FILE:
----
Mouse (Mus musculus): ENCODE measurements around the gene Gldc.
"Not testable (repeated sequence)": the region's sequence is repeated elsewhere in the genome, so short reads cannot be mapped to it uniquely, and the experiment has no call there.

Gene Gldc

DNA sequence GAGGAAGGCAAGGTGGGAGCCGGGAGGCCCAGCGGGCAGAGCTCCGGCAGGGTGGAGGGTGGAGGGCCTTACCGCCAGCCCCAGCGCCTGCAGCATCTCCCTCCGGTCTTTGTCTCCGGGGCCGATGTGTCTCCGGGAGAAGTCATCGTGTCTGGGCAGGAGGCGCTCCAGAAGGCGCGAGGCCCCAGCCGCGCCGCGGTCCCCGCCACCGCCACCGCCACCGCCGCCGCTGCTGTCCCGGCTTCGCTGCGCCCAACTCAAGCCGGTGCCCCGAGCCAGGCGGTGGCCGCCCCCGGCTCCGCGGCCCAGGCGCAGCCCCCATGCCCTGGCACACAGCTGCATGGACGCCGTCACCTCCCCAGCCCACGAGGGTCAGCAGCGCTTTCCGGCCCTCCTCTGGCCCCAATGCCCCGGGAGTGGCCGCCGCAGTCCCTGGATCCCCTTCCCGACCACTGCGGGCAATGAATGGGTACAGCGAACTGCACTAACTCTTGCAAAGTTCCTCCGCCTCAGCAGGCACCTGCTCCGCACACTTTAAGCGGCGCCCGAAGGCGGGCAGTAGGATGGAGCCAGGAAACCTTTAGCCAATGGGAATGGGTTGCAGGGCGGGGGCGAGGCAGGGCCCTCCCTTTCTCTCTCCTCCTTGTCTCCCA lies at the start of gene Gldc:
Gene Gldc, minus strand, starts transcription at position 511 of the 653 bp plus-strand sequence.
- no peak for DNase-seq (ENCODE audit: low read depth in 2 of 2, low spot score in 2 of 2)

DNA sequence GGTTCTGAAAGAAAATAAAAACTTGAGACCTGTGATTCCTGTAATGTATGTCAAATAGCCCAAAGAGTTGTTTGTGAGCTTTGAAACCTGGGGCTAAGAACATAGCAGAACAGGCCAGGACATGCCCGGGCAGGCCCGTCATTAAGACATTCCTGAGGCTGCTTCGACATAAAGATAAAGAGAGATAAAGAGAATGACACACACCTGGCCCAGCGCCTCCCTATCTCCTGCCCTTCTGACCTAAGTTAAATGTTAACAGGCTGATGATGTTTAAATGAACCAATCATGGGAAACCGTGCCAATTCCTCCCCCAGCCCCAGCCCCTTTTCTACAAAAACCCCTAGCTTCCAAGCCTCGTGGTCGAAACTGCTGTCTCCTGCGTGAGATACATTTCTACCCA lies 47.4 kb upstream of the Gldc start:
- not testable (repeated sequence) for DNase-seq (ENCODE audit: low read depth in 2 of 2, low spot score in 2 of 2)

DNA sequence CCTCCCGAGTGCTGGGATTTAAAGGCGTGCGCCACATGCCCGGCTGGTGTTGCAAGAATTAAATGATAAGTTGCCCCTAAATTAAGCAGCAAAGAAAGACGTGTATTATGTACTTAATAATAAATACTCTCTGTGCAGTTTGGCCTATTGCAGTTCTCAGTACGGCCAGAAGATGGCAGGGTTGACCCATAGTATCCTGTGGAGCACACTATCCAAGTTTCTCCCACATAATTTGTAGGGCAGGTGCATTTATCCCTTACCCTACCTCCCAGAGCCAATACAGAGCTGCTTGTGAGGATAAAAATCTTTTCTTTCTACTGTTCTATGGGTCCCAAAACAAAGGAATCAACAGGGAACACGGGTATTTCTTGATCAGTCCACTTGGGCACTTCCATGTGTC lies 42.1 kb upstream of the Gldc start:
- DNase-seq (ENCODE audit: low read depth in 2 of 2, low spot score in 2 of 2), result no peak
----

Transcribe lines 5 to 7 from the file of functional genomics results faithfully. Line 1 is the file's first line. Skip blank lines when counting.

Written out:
Gene Gldc, minus strand, starts transcription at position 511 of the 653 bp plus-strand sequence.
- no peak for DNase-seq (ENCODE audit: low read depth in 2 of 2, low spot score in 2 of 2)

DNA sequence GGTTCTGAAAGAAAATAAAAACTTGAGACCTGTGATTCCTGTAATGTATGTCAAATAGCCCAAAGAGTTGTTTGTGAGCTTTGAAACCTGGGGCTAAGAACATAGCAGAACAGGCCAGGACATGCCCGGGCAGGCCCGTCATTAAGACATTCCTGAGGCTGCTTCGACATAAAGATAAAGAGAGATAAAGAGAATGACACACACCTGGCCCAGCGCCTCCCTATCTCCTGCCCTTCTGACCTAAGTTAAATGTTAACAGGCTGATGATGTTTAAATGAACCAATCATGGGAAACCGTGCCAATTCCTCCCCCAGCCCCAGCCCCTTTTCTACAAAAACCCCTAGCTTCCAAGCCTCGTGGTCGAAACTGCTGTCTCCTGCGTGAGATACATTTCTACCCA lies 47.4 kb upstream of the Gldc start: